Working and volunteering in the non-profit sector will allow you to see what you like and dislike about organizations and positions within those organizations. You might connect with a certain social issue, movement or organizational function. You will learn important factors about both the field of philanthropy and yourself, and gaining that experience will benefit your future career, especially if you’re a role that involves grant seeking.
Demonstrate passion about an issue
Maybe you have a specific type of philanthropy work in mind – improving the public education system, or getting clean water to communities often forgotten. If there’s a certain cause that moves you, pursue that, this will surely help you in your career.
If you’ve always entertained the idea of living in another country and are searching for an opportunity to launch a career in philanthropy, now could be the ideal time to make that move. Working abroad will give you global experience that many philanthropies value.
Consider internships and fellowships
Although not a full-time job, internships and fellowships can be valuable opportunities which provide hands on experience within organizations. You can build relationships, learn about the field, and possibly land a full-time job. Whether by taking courses online, at a college, reading online, or attending lectures, it is important to expand your existing knowledge of the role philanthropy if you plan on working in the field.
Careers and Roles:
Most of the peer learning efforts on philanthropy is led by some leading Indian philanthropists and business leaders like the Azim Premji foundation. The platform works as a facilitator and enabler for dialogues and learning on social issues and philanthropy by the privileged in India. You can work as a research analyst where your role will involve a lot of reading across diverse subjects; meeting with diverse groups; thinking, processing and analysing; writing; planning and organizing convening for philanthropists; and some travel. This includes meeting with philanthropists, their families, and their professional teams to understand their needs. You may also be meeting with social organizations and experts from time to time; researching issues, individuals and organizations; designing and organizing different convening, curating content and working on follow-on activities; creating briefs and reports; and coordinating with offices of leaders and external vendors. While this will be a structured role, with the right attitude and capabilities, you will be able to influence and shape the strategic framework of philanthropic efforts in organizations.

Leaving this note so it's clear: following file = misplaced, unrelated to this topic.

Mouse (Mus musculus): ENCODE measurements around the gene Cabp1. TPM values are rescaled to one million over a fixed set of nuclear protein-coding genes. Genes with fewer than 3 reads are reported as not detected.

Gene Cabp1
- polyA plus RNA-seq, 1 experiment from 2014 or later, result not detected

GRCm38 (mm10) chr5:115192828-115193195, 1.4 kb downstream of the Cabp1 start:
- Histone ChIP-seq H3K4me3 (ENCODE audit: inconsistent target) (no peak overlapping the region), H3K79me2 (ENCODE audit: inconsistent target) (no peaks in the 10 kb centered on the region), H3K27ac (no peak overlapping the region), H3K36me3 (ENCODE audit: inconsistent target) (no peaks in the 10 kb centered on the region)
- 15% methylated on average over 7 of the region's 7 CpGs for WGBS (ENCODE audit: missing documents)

These job functions are primarily found at foundations that operate similarly to think tanks and produce their own independent research connected to their grant making priorities.
Program officers figure out the who, what and how of giving out grant money. It’s your job to make sure the right grant gets to the right organization. To be a program officer, you’ve got to be an expert in your area – whether that’s public health, education, poverty or beyond. Program officers usually come to foundations after pursuing careers in academia, public charities or agencies. Foundations hire you because you have deep knowledge and expertise in a particular area.
As a Communications Specialist, you would be responsible for a non profit’s public relations and media outreach. You manage PR staff if you have them, create communication strategies and serve as the spokesperson for your organization. It’s your job to make sure your non profit is publicly seen in the best light possible – and that people have actually heard about your work.